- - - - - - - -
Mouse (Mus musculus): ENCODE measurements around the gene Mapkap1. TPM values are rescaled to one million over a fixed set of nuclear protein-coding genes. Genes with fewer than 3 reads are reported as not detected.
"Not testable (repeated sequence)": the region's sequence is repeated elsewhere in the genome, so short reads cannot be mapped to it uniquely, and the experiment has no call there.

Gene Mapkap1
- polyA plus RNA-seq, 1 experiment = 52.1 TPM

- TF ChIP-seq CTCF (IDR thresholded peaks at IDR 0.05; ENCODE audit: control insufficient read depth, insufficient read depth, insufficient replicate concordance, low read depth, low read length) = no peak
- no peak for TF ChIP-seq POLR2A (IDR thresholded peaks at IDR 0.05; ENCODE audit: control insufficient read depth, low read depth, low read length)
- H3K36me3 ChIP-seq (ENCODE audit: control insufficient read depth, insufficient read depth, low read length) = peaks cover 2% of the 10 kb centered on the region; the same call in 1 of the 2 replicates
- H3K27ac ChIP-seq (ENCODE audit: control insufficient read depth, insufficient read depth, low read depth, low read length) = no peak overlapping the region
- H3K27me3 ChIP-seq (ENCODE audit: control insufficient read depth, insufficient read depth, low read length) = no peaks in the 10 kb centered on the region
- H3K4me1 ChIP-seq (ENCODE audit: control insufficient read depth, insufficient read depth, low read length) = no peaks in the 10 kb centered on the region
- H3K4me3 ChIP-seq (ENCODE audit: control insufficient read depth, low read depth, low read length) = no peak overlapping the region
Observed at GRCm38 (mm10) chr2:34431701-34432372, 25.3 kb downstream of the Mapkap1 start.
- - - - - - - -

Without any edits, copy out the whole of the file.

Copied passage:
Mouse (Mus musculus): ENCODE measurements around the gene Mapkap1. TPM values are rescaled to one million over a fixed set of nuclear protein-coding genes. Genes with fewer than 3 reads are reported as not detected.
"Not testable (repeated sequence)": the region's sequence is repeated elsewhere in the genome, so short reads cannot be mapped to it uniquely, and the experiment has no call there.

Gene Mapkap1
- polyA plus RNA-seq, 1 experiment = 52.1 TPM

- TF ChIP-seq CTCF (IDR thresholded peaks at IDR 0.05; ENCODE audit: control insufficient read depth, insufficient read depth, insufficient replicate concordance, low read depth, low read length) = no peak
- no peak for TF ChIP-seq POLR2A (IDR thresholded peaks at IDR 0.05; ENCODE audit: control insufficient read depth, low read depth, low read length)
- H3K36me3 ChIP-seq (ENCODE audit: control insufficient read depth, insufficient read depth, low read length) = peaks cover 2% of the 10 kb centered on the region; the same call in 1 of the 2 replicates
- H3K27ac ChIP-seq (ENCODE audit: control insufficient read depth, insufficient read depth, low read depth, low read length) = no peak overlapping the region
- H3K27me3 ChIP-seq (ENCODE audit: control insufficient read depth, insufficient read depth, low read length) = no peaks in the 10 kb centered on the region
- H3K4me1 ChIP-seq (ENCODE audit: control insufficient read depth, insufficient read depth, low read length) = no peaks in the 10 kb centered on the region
- H3K4me3 ChIP-seq (ENCODE audit: control insufficient read depth, low read depth, low read length) = no peak overlapping the region
Observed at GRCm38 (mm10) chr2:34431701-34432372, 25.3 kb downstream of the Mapkap1 start.